A blogger, Rebekah Webb (her blog), is conducting a series of interviews that she will post on her blog during the convention. The questions will be unique in that instead of the authors answering the questions, the authors will answer the questions in the guise of an inanimate object. The questions will be about your writing and the book of your choice, but written as if you are the object in question (which you will get to choose).

My interview was live April 8th. Here it is…

Car here. This is a series of interviews I’m doing for my author, Rebekah Webb, for the participants of the 2016 Brain to Books Cyber Convention. Since I only interview inanimate objects, I have used the power of booze and lack of sleep to transform my interviewees into assorted objects of their choice.

Today I am going to interview a killer necklace called Death’s Noose, aka Sophia Madison. When she isn’t strangling people to death, hanging on someone’s neck, or getting roped into a fashion show, she’s an author of dark fantasy.

What made you start writing? As a killer necklace, I bet you really clung to the idea that you wanted to be a writer, no matter how many necks it hurt in the process.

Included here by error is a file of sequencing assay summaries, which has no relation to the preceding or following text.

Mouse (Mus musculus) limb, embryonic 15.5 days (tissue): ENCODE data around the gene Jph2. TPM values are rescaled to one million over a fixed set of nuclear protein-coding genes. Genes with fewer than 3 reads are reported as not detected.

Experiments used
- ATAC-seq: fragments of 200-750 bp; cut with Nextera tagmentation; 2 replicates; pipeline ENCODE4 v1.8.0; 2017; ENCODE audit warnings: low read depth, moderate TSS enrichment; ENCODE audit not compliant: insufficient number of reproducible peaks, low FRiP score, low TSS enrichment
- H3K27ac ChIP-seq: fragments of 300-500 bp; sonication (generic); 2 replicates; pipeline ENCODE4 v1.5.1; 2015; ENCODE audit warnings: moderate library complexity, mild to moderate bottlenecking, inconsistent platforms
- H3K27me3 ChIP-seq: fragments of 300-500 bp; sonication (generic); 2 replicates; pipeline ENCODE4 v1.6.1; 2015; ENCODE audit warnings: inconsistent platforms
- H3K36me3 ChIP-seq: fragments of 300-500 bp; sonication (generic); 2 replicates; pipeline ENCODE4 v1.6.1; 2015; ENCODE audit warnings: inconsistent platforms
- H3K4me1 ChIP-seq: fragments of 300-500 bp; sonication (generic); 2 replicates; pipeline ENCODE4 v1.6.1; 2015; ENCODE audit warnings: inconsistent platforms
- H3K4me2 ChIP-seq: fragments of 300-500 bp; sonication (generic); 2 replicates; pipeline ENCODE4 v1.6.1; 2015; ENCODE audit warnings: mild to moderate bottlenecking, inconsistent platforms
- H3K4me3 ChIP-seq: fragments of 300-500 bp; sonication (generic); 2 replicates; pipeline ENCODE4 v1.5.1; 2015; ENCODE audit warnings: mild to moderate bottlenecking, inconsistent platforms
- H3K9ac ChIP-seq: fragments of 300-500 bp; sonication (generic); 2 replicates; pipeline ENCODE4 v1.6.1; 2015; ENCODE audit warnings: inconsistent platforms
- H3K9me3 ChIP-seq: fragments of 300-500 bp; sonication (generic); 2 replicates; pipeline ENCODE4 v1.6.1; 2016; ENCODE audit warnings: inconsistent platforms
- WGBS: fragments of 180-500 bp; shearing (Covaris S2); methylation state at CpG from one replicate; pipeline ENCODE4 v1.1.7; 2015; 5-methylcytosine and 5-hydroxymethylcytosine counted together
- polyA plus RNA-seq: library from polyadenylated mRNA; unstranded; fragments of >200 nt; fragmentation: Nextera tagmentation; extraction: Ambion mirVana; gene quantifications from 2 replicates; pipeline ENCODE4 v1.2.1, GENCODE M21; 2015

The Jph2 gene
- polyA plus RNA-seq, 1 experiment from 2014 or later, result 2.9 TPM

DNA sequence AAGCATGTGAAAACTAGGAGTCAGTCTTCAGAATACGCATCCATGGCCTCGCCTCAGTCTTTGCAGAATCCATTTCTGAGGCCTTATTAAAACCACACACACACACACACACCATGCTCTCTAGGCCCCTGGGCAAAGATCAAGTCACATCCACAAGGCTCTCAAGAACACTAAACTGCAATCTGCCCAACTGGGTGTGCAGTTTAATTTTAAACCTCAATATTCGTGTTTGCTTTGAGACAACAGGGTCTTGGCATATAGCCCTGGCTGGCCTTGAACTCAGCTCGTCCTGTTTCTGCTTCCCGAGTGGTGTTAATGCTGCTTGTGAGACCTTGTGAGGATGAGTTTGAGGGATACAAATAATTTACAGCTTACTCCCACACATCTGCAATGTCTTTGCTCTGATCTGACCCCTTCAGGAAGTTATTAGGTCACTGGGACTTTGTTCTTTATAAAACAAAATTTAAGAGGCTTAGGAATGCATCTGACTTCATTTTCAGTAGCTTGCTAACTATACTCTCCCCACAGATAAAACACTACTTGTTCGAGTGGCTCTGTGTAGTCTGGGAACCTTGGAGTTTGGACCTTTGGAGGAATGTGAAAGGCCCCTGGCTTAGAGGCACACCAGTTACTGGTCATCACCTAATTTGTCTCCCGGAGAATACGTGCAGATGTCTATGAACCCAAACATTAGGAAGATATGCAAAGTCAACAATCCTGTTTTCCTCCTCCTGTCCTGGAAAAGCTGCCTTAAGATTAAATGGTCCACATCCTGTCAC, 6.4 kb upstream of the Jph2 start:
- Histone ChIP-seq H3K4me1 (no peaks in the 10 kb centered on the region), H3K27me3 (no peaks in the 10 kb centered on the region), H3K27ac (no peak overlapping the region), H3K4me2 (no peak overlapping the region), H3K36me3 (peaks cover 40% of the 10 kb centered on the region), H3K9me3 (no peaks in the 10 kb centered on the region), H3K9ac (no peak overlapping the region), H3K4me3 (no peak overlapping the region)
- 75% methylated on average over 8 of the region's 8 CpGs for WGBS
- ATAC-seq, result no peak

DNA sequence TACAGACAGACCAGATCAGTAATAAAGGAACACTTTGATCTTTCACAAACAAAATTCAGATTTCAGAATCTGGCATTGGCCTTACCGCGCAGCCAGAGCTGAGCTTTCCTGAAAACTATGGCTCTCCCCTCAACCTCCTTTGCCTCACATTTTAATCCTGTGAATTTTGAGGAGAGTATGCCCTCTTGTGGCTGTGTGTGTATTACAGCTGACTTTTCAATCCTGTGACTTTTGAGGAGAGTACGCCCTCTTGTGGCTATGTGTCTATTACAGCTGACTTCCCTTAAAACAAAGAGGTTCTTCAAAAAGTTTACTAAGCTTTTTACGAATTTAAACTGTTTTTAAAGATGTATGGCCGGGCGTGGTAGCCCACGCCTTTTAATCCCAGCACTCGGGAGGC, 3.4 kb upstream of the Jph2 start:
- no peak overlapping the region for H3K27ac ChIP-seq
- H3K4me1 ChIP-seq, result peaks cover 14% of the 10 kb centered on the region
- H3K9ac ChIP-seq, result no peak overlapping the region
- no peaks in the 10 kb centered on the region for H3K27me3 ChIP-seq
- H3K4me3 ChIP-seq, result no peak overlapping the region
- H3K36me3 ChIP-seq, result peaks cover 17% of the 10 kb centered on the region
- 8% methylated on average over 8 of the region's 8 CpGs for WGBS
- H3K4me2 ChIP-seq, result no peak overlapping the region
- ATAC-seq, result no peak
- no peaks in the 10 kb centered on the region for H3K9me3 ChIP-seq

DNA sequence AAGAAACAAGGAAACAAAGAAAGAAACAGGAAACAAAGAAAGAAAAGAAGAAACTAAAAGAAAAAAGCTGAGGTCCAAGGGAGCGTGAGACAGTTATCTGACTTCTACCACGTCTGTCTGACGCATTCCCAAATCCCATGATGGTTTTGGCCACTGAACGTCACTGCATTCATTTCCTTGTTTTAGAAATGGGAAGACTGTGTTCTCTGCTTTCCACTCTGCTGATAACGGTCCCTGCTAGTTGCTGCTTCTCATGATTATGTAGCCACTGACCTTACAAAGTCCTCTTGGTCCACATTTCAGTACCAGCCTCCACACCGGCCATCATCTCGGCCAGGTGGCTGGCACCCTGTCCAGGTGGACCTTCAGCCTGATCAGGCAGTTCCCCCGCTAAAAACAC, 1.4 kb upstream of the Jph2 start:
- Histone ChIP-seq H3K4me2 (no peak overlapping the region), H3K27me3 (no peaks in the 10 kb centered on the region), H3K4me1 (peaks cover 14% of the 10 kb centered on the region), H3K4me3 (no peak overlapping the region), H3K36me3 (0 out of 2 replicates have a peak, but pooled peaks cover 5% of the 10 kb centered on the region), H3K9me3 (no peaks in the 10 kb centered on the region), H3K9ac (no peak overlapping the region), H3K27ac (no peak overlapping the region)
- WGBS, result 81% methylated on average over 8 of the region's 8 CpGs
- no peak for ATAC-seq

It can be rather boring just hanging from a neck all day. Sometimes I’m not even visible — I get lost beneath layers of clothes, or purposely hidden underneath a shirt. What’s a girl to do? And don’t get me started on the voices. Oh, those voices — of all of the souls I’ve killed — they don’t shut up. But, telling stories seems to keep them quiet…if just for a little while.

How does a killer necklace write? Do you choke someone until they fall into a vat of ink and then pull them over paper? Do you let them fall onto a keyboard? Or is there another way to be able to put words to paper/screen?

It depends on my mood. Sometimes I like to write with the blood of my enemy. Other days, I don’t have time. A quick choke is all I can do. They fall onto the keyboard, bang out a couple of misspelled, illiterate, and irrelevant words and before I know it, I’ve written a novel.

Do you hang out with other homicidally inclined jewelry and if so, what are they like?